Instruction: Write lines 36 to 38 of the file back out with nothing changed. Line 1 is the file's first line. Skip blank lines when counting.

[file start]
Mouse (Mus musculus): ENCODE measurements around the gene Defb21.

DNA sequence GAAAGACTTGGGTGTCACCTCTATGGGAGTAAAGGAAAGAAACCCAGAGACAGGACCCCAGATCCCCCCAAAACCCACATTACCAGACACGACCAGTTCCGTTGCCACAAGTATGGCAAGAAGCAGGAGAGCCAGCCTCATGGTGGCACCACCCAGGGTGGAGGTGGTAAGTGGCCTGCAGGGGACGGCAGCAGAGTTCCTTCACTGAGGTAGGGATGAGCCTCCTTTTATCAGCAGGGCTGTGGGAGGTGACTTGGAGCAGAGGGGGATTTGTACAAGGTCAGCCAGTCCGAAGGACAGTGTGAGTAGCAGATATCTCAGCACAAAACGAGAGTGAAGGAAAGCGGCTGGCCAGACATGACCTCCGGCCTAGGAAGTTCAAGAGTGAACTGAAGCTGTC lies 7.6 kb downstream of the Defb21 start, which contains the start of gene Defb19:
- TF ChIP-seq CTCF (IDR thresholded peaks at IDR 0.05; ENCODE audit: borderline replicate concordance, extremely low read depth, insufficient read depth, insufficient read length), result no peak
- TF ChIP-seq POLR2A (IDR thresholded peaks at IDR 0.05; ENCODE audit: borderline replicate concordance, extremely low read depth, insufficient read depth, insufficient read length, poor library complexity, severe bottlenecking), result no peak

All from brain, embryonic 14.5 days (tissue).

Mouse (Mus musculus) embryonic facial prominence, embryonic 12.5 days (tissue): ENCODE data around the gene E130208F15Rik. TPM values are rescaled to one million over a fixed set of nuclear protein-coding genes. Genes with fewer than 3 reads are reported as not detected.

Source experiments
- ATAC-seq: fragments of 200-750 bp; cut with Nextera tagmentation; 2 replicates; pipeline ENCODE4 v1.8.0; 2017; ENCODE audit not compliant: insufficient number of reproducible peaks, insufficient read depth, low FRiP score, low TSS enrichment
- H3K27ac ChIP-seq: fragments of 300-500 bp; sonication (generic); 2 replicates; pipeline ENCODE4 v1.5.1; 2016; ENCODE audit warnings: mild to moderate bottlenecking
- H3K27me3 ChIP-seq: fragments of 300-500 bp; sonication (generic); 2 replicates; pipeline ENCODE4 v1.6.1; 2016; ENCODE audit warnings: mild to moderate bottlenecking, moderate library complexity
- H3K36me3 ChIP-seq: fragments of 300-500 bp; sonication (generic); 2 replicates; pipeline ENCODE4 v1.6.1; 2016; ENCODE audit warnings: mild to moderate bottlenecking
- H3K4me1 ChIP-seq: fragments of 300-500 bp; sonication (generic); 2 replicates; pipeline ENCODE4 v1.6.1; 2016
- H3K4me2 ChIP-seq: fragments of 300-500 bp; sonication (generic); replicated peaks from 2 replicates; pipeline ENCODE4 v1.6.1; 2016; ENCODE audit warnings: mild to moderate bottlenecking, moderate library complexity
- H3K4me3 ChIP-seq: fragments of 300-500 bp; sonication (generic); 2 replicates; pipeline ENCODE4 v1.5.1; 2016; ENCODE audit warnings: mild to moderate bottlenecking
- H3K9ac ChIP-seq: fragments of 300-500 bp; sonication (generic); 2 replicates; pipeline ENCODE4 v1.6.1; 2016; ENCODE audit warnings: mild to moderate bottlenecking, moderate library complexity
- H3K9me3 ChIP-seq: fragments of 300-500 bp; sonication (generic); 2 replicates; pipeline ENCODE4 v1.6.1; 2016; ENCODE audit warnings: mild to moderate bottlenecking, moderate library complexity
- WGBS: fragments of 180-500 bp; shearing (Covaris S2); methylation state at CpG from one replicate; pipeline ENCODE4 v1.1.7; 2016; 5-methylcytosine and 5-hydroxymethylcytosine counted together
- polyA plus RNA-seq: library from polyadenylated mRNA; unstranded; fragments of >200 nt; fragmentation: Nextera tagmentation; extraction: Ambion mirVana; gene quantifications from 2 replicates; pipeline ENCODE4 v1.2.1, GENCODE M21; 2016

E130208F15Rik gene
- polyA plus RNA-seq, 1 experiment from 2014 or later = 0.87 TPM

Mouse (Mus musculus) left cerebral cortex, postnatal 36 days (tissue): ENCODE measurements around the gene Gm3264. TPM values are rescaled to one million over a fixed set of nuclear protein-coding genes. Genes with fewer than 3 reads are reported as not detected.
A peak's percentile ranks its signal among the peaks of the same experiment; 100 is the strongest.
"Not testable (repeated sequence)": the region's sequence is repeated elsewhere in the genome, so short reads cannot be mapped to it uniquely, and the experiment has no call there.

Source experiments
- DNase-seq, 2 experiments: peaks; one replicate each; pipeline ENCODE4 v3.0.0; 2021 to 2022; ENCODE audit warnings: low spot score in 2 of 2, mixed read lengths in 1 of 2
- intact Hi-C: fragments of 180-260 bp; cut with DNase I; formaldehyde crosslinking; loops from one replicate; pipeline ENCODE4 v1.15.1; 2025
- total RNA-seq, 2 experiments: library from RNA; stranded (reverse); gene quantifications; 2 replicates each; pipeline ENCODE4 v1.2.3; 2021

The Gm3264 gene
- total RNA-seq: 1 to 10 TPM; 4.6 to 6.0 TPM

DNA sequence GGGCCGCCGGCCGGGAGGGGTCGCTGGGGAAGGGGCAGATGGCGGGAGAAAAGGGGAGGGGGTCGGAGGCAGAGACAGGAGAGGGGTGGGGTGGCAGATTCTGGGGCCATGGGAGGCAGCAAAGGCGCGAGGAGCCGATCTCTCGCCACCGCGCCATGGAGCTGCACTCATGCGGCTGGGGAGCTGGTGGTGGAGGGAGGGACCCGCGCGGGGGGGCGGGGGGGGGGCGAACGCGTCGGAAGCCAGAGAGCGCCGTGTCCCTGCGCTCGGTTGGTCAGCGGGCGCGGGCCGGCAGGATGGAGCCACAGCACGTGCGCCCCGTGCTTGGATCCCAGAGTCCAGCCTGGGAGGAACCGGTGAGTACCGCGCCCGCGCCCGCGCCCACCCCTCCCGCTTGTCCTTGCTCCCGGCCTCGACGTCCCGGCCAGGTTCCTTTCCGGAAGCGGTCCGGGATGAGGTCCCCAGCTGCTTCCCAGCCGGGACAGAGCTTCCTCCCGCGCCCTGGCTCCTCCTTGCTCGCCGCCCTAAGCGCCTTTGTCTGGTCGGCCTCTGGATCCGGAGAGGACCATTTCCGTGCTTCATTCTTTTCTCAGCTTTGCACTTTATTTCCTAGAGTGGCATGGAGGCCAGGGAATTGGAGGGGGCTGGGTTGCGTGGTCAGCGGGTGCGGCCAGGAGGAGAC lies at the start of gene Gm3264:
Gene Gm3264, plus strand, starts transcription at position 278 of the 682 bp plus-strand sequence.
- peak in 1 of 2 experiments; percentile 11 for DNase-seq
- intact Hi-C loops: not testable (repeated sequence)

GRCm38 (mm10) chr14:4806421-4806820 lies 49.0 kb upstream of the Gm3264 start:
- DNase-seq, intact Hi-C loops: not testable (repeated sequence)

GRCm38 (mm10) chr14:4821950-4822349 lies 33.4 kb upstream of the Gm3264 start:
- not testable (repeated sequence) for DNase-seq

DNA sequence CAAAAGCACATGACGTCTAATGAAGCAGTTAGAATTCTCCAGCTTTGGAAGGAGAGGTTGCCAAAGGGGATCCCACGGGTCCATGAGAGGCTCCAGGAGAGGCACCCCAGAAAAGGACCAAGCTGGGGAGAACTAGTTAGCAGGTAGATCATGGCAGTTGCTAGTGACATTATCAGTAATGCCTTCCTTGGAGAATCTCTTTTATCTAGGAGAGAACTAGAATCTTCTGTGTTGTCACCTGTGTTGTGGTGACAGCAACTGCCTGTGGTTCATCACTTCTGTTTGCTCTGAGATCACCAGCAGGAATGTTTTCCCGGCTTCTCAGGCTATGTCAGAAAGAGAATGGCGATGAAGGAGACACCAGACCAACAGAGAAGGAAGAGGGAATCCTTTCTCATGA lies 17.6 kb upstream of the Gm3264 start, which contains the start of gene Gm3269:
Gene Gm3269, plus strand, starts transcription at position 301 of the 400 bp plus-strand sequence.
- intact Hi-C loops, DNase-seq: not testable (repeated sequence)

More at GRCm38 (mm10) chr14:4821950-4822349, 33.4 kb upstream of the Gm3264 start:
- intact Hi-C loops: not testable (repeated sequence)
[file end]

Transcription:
GRCm38 (mm10) chr14:4821950-4822349 lies 33.4 kb upstream of the Gm3264 start:
- not testable (repeated sequence) for DNase-seq

DNA sequence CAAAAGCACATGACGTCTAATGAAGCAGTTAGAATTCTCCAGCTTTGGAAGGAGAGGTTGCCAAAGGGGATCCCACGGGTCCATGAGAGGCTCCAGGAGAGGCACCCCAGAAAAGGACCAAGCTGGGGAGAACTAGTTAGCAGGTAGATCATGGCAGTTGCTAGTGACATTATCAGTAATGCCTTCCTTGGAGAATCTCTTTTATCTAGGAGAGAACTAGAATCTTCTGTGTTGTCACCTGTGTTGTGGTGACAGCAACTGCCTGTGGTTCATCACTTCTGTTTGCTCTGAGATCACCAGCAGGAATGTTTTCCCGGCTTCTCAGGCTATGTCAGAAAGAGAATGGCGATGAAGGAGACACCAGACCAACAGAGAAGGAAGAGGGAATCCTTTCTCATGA lies 17.6 kb upstream of the Gm3264 start, which contains the start of gene Gm3269: